This statement is made on behalf of a loose coalition of NGO observers including the Stop AIDS Alliance and the Interagency Coalition on AIDS and Development and The Ecumenical Advocacy Alliance – Addressed By David Ruiz from STOP AIDS Alliance
We applaud the case study presentations made this morning and the demonstrated role and importance of communities in the global HIV response. We recognize the commitment of the UNAIDS family to community systems strengthening and civil society as illustrated by some elements within UBRAF, as mentioned before by the NGO delegation.
Communities, including key affected populations, community organizations and networks, including faith-based groups have, since the beginning of the HIV pandemic, spearheaded the HIV response at the local, national, regional and global level. They have mobilized themselves to promote access to services for all, encompassing women, infants and children, Key Affected Populations, people living in rural and remote communities, and others historically marginalized, ignored, or otherwise excluded from access to essential health services.
Robust community systems are an integral element for success in the response to HIV and the achievement of universal access. Moreover, CSS is critical to achieving health outcomes beyond HIV by strengthening the health system through providing services, tackling structural barriers, promoting access for all, championing human rights, and increasing accountability.
In many countries a large number of people living with HIV remain unaware of their HIV status and those diagnosed with HIV still face stigma, discrimination, illness and death which can be prevented. Even where treatment is available, legal and policy barriers can impede treatment uptake.Community mobilization has provided a critical role in treatment expansion, by creating demand and reaching all. But also through leadership and participation in the development of new, innovative, and increased access to more affordable HIV treatments. They have challenged leadership, held governments accountable and shown the way to mobilise resources where it was thought not to be possible. Community mobilization can also include the provision of essential information and evidence, education, training and accompaniment so that human rights are consistently upheld at the community level so that communities’ capacity and positive potential for reaching the most vulnerable and marginalized is enhanced.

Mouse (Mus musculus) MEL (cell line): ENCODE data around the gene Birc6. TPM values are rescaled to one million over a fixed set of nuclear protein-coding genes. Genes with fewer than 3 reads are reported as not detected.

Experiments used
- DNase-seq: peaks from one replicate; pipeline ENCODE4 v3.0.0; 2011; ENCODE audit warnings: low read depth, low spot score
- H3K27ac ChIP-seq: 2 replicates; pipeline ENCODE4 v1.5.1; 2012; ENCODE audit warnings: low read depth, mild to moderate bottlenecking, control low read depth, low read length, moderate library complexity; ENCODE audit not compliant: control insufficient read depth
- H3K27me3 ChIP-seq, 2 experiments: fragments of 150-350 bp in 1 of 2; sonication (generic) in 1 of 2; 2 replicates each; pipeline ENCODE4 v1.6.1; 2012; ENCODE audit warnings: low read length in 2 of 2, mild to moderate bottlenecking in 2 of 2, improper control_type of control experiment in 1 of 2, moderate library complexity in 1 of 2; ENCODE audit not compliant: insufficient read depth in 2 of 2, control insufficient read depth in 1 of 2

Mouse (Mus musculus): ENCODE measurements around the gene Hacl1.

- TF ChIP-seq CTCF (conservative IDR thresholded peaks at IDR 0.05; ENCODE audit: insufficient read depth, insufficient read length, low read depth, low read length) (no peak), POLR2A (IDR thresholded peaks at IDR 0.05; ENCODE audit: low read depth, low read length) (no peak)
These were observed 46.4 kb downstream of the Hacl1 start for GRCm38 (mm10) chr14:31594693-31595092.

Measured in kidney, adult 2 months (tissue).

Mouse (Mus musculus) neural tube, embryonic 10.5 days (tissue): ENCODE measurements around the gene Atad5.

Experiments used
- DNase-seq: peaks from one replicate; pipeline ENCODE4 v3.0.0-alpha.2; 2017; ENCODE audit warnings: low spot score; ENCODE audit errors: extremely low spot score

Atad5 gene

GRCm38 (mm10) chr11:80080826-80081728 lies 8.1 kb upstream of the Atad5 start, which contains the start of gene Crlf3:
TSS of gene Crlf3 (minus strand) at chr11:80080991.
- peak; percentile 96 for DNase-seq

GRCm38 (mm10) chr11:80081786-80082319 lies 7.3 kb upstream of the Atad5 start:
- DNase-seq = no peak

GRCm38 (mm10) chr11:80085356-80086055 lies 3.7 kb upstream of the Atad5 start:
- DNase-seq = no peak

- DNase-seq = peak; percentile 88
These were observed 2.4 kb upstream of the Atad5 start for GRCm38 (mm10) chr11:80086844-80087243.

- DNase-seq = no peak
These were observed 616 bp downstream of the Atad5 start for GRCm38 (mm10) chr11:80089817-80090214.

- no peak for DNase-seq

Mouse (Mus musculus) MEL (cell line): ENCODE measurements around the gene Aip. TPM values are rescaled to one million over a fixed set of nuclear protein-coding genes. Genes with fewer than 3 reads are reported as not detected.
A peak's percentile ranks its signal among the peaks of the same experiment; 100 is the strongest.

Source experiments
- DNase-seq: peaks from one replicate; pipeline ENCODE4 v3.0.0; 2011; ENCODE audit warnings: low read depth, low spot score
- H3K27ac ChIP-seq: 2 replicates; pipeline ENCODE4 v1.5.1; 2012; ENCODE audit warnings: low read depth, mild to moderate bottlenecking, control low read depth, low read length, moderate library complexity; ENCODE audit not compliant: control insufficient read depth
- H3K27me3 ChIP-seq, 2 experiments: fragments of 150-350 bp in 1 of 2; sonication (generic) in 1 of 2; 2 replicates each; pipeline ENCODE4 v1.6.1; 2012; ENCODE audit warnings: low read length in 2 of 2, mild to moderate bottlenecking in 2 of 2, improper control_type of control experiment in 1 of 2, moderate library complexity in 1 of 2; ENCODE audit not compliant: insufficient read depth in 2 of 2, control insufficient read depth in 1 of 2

Community mobilization is an essential pillar for strategic investment in healthy societies. As a social enabler, it has to be adequately resourced and funded.
We applaud UNAIDS for organizing the meeting on community system strengthening and treatment expansion which was held last week. We look forward to working closely with UNAIDS in the development and implementation of a clear and strategic road map forward, which we hope will address the following four urgent areas:
- The role that communities play in providing health services must be promoted and protected by all actors including government. The critical linkages between community and formal health and social systems must be recognized, and the services supplied by these communities must be fully resourced.
- CSS is critical to achieving the MDGs and civil society should be viewed as an active partner in the development,implementation and monitoring of the post 2015 agenda. UNAIDS should work closely with and inform OWG members on the critical role of CSS in achieving strong health outcomes and development more broadly.
- We call for enhanced leadership and coordination at all levels in order to mobilize sustained technical and financial support for CSS, including through innovative funding mechanisms.
- Lastly, we urge UNAIDS to encourage the mobilization of national domestic resources for the development and growth of CSS.